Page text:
If the family was mentioned in the local newspaper or in a local book, it might give the family’s address.
A person’s naturalization record would list where the person was living.
A photograph might have an address written on the back. If it is a picture of the front of the house the family lived in, it might show the house number. And the picture might show the street sign in the distance.
Some of the older relatives of the family might recall where the family lived, or they might have some of the documents mentioned here that can help determine where they lived.
Such records will most likely include an address.
Old scrapbooks are certainly a good source of obtaining the family’s address.
There’s a good chance that some of the family members applied for social security cards in the years around 1950, and those application would list the address.
World War II registrations occurred in the 1940s, so the address listed on the registration might be the address that the family lived at in 1950.
Example 1: Finding Donald Duck in the 1950 Census
The largest collection of tools for converting location information to ED is found on the One-Step website (http://stevemorse.org). And they are all free. The main tool is the One-Step Unified ED Finder. That tool consolidates the functions of many of the other tools and in most cases is the only tool needed.
Let's illustrate the use of the Unified ED Finder by looking for Donald Duck in the 1950 census. We will need to know Donald's address before we can proceed further. We already saw the various places that we can look to obtain the address, and one of them was "Local Newspapers / Books." Well for Donald there are lots of books – comic books that is. And in the March 1954 issue of “Uncle Scrooge” is a story titled “Secrets of Atlantis.” That story shows Donald going to his house at 1313 Webfoot Walk in Duckburg Calisota. If Donald didn’t move around too often, there’s a good chance he was at that address in 1950.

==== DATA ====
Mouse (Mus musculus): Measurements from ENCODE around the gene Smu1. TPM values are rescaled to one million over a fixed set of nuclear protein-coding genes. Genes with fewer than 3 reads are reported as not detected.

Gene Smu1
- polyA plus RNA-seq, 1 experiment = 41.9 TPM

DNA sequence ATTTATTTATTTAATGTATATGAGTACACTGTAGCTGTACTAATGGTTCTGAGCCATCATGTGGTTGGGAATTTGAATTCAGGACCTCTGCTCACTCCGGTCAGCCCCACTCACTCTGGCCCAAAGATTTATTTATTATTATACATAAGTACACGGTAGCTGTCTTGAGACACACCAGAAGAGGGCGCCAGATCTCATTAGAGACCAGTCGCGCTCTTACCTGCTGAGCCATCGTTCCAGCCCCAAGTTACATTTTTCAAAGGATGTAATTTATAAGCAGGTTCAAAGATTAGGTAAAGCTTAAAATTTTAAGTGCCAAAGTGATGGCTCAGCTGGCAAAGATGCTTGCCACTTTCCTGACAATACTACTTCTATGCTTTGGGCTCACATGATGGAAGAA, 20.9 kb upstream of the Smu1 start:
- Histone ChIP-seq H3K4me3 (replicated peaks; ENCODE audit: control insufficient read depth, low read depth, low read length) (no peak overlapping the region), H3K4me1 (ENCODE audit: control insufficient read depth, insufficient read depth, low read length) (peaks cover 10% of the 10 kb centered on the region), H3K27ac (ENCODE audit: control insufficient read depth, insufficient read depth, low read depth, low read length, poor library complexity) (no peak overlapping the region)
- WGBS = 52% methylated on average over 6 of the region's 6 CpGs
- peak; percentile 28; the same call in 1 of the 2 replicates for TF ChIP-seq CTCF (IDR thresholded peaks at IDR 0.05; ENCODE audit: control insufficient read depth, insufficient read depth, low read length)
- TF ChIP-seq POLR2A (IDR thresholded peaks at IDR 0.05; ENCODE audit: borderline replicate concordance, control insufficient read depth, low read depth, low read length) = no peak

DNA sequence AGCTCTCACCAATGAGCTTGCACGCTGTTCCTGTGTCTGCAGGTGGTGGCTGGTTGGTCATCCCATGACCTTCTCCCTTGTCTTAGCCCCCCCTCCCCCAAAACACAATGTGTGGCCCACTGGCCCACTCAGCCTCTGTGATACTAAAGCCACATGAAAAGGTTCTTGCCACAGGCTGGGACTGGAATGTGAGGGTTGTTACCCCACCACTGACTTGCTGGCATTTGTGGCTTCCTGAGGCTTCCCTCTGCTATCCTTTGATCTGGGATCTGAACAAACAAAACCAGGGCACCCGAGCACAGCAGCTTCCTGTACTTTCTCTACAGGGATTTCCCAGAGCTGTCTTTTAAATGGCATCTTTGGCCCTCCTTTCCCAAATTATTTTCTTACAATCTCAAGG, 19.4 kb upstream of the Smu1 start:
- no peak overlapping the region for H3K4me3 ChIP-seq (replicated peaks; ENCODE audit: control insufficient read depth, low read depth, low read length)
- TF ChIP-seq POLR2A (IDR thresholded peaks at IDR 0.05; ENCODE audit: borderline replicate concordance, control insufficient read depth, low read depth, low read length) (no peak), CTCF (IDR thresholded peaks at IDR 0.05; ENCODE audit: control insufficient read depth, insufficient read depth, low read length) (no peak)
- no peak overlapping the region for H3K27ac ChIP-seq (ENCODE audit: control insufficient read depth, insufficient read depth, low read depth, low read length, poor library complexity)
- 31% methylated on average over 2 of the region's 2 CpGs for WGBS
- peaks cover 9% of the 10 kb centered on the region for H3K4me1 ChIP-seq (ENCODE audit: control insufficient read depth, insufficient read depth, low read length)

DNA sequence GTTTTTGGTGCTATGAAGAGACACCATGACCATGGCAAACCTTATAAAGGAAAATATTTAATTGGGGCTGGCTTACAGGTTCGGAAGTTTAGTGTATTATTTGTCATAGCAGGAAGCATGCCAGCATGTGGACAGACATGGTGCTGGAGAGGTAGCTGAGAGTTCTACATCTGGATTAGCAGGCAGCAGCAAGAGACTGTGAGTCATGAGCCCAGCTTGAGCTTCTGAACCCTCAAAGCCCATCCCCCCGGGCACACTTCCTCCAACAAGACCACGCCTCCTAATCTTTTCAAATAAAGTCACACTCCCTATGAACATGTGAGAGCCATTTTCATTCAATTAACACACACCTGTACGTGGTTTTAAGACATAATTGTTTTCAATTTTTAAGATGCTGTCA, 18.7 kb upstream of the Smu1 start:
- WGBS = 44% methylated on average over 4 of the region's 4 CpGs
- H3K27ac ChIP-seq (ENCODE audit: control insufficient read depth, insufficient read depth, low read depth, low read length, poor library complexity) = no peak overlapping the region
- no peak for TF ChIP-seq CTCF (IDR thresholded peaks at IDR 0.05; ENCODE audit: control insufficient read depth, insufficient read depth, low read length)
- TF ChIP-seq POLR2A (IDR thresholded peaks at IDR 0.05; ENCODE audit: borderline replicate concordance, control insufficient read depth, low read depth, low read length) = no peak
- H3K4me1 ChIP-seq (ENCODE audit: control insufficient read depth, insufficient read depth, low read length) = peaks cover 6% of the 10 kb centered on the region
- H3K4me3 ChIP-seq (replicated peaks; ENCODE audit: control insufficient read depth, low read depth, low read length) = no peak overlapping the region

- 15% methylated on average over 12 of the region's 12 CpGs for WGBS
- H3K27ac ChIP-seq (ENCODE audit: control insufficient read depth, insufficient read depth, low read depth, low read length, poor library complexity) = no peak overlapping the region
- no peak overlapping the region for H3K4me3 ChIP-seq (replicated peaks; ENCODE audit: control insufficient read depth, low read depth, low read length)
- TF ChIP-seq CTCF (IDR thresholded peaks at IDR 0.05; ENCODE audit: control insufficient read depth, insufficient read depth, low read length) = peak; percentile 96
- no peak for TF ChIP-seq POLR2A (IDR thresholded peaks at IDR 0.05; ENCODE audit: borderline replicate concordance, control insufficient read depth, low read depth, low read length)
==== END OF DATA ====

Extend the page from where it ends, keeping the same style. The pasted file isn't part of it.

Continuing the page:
So Donald had the mystical house number of 1313. He was in good company, sharing that house number with none other than the Munsters at 1313 Mockingbird Lane, the new Addams family at 1313 Cemetery Lane, the Life of Riley at 1313 Blueview Terrace, and, most importantly, one of the authors of this paper (and that’s not a joke).
Note above that we cited our source for obtaining Donald’s address. It is important to do so when obtaining genealogical information so that others can check on our work and make sure that we didn’t overlook anything.
Next we go to the Unified ED Finder and select the year (1950) and the state (Calisota). That’s a fictional Disney state of course, and is a cross between California and Minnesota. After selecting Calisota, a list of some of the large cities in Calisota appears. Duckburg was indeed a large city according to Wikipedia, which at one time reported it as having a population of 300,000. Of course most of the populace were anthropomorphized animals. So Duckburg is on the list, and we will select it.
Upon selecting Duckburg, a list of the streets in Duckburg appears. We select Webfoot Walk. At this point a list of EDs appears – these are the EDs that Webfoot Walk passes through. And the instructions say to select a cross street in order to narrow down the list of potential EDs. A map of Duckburg shows that 1313 Webfoot Walk is at the corner of Webfoot and Quack. So we select Quack Street, and the list of EDs is reduced to just one – namely 62-2.
Now that we have the ED, we are ready to view the census images for that district. After There will be a One-Step Census Image tool (after April 1, 2022) that will let us do that of course! We would start at the first page of the ED and look at the left margin for Webfoot Walk. We keep going, page by page, until we find it. We then look in the next column for 1313. When we find that, we will have Donald’s census record.
The 1950 census has not yet been made public, so I shouldn’t be showing you any of the information that is in it. But it seems innocent enough for me to show you Donald’s record, although I must ask you not to tell anyone that I’ve shown it to you. Here it is: